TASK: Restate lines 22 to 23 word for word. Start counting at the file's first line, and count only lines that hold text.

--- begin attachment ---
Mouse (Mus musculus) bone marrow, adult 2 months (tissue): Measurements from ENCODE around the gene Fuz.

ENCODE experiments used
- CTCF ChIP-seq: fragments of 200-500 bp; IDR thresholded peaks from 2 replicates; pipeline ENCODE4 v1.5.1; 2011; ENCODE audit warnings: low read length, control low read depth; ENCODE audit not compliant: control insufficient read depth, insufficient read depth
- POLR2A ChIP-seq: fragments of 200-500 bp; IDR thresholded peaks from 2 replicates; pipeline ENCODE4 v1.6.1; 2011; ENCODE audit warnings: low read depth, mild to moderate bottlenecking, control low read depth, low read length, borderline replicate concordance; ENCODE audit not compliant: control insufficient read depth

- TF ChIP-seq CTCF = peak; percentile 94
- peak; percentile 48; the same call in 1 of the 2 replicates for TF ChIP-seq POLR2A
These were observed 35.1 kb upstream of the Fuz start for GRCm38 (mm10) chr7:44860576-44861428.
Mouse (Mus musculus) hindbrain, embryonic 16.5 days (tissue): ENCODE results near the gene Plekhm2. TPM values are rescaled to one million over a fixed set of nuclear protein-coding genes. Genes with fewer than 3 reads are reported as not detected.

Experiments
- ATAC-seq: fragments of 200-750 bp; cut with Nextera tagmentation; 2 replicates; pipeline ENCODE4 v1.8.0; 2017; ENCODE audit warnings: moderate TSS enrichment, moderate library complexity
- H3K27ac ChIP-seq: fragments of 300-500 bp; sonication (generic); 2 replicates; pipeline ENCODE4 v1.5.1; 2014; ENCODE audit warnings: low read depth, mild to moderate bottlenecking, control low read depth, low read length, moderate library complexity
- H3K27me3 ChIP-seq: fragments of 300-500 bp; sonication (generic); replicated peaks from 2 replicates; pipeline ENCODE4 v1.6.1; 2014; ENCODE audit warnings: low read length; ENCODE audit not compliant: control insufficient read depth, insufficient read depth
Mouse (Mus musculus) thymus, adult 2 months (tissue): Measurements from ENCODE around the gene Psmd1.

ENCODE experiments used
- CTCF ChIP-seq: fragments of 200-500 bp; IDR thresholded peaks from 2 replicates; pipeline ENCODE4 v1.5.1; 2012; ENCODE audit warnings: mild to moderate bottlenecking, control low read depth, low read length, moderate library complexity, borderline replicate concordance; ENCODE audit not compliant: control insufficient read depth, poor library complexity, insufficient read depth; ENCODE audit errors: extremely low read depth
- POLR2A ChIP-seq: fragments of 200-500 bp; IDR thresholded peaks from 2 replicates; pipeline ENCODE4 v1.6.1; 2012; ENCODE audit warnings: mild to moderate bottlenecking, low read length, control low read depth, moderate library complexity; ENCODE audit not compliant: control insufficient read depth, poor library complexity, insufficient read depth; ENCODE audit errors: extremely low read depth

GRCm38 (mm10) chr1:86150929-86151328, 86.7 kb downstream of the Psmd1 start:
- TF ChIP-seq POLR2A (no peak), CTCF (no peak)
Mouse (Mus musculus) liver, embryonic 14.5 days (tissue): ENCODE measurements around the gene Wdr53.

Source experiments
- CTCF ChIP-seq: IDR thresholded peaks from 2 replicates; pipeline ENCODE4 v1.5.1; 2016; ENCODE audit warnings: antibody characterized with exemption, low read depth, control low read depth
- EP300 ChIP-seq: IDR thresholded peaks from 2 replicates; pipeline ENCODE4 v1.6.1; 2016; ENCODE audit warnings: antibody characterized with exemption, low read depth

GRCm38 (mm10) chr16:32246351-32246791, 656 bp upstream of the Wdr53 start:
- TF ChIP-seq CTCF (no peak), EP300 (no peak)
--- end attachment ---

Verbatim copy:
- EP300 ChIP-seq: IDR thresholded peaks from 2 replicates; pipeline ENCODE4 v1.6.1; 2016; ENCODE audit warnings: antibody characterized with exemption, low read depth

GRCm38 (mm10) chr16:32246351-32246791, 656 bp upstream of the Wdr53 start: